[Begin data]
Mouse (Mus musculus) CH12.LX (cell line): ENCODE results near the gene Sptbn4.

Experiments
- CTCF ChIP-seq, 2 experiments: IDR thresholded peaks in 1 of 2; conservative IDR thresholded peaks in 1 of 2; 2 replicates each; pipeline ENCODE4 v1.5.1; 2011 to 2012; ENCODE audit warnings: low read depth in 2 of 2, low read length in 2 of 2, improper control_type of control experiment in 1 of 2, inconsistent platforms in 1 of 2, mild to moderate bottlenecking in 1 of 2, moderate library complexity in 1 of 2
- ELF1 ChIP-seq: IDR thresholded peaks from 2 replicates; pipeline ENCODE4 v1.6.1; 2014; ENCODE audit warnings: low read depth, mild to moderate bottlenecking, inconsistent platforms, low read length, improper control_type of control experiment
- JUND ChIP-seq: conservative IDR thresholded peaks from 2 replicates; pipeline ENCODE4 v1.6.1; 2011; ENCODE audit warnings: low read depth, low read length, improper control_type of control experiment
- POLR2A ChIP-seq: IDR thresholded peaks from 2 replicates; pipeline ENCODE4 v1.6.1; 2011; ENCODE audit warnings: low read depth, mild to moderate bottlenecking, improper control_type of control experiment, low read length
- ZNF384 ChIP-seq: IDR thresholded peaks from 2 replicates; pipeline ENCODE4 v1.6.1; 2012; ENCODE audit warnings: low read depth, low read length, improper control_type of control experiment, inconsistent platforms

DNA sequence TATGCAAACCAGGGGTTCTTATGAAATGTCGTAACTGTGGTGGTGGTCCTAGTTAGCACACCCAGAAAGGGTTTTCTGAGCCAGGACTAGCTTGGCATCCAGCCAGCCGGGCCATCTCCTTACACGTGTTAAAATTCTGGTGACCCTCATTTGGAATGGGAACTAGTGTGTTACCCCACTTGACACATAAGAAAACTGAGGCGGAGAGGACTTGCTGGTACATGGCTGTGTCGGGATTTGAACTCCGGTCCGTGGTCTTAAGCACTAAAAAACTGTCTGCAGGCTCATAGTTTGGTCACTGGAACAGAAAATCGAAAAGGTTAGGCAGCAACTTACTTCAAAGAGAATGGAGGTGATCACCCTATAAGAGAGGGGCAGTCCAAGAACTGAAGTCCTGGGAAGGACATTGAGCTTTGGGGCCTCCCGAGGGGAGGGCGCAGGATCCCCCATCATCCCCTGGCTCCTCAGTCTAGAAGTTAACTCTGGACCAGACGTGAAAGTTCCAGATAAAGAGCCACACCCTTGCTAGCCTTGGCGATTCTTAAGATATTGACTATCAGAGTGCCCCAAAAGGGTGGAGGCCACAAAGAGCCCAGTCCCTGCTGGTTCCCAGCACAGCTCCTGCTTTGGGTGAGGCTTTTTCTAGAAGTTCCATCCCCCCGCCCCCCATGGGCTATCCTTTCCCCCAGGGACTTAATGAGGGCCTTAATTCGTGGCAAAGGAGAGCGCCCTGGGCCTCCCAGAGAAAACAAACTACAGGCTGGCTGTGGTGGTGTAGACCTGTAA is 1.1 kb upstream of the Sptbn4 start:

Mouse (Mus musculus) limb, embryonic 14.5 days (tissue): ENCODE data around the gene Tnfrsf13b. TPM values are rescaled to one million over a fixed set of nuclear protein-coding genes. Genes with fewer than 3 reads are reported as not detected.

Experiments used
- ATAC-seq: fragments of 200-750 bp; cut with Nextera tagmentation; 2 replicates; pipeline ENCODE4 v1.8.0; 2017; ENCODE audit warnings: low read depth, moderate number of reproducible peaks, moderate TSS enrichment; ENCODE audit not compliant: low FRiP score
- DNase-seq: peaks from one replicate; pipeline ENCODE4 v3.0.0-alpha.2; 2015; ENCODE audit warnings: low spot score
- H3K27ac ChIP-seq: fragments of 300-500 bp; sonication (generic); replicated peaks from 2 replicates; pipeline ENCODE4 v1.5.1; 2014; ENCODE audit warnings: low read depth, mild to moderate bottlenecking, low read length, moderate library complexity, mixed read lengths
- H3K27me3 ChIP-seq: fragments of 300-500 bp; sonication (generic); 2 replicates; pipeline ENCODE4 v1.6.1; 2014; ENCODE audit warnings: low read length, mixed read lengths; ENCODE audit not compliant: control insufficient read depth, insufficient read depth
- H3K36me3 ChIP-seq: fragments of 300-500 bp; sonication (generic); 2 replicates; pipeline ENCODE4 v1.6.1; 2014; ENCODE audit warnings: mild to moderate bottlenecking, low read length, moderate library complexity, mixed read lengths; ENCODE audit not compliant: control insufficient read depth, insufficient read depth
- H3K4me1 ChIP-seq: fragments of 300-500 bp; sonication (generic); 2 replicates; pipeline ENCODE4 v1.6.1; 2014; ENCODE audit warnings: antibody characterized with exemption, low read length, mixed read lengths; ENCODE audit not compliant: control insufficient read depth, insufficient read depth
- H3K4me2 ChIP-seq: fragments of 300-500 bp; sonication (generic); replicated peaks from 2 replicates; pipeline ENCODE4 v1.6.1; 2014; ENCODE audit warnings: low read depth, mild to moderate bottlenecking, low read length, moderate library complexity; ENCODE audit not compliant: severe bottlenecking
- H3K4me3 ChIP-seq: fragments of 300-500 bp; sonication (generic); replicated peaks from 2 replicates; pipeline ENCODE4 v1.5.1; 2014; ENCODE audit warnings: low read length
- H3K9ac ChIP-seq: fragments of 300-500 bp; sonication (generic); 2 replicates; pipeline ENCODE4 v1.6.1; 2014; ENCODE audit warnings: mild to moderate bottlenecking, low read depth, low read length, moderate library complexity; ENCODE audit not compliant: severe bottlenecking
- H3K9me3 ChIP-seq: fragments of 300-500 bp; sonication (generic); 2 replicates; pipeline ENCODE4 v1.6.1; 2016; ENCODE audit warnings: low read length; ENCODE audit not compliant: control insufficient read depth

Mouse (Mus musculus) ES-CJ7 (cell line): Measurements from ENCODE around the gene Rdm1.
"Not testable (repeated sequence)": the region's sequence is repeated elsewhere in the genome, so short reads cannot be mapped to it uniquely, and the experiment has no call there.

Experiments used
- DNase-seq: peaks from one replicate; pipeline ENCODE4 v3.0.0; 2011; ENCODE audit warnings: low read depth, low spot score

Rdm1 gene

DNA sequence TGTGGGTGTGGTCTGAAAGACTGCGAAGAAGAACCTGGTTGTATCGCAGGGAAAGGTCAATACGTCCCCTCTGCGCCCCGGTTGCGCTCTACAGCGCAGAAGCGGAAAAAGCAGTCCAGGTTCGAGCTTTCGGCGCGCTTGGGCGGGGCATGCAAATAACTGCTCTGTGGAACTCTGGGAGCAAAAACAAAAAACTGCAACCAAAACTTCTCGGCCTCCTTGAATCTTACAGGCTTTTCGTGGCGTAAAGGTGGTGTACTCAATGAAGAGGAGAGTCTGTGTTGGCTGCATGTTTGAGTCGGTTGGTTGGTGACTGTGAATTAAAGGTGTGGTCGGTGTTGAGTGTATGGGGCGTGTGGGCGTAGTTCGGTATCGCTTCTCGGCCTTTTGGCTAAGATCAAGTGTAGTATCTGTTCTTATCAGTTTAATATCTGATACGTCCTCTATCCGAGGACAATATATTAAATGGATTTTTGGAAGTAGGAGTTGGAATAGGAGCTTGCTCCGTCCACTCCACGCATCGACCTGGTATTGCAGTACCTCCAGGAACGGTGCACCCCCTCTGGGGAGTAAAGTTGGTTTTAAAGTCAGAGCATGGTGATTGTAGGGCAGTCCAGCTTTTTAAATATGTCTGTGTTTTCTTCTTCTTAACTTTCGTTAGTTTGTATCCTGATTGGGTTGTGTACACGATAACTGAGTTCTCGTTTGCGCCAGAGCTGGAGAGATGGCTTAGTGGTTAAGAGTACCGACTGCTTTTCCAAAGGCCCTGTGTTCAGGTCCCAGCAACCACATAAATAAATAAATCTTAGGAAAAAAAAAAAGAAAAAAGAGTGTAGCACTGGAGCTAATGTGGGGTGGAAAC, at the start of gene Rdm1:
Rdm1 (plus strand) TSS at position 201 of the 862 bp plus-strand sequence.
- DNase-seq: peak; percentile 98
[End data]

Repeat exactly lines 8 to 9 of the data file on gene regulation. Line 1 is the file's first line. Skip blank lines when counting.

DNA sequence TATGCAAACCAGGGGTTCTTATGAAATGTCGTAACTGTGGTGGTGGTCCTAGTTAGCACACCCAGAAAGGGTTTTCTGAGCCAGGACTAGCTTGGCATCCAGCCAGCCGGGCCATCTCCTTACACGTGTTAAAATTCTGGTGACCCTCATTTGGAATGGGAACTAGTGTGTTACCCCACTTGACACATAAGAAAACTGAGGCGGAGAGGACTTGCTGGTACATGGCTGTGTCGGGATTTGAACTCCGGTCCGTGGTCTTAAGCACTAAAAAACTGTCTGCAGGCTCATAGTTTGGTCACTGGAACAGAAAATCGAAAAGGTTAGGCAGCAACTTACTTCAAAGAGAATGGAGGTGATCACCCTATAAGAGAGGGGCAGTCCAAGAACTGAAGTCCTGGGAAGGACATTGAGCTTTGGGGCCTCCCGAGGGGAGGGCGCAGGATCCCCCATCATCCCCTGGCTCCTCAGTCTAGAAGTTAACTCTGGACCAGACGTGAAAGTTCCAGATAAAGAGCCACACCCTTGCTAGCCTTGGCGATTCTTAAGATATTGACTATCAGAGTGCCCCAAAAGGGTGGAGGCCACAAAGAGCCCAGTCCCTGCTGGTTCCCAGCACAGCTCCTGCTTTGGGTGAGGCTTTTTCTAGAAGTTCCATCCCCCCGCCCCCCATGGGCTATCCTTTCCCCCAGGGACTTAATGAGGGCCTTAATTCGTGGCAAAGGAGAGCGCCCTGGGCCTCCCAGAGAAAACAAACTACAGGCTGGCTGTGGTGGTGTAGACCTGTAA is 1.1 kb upstream of the Sptbn4 start:

Mouse (Mus musculus) limb, embryonic 14.5 days (tissue): ENCODE data around the gene Tnfrsf13b. TPM values are rescaled to one million over a fixed set of nuclear protein-coding genes. Genes with fewer than 3 reads are reported as not detected.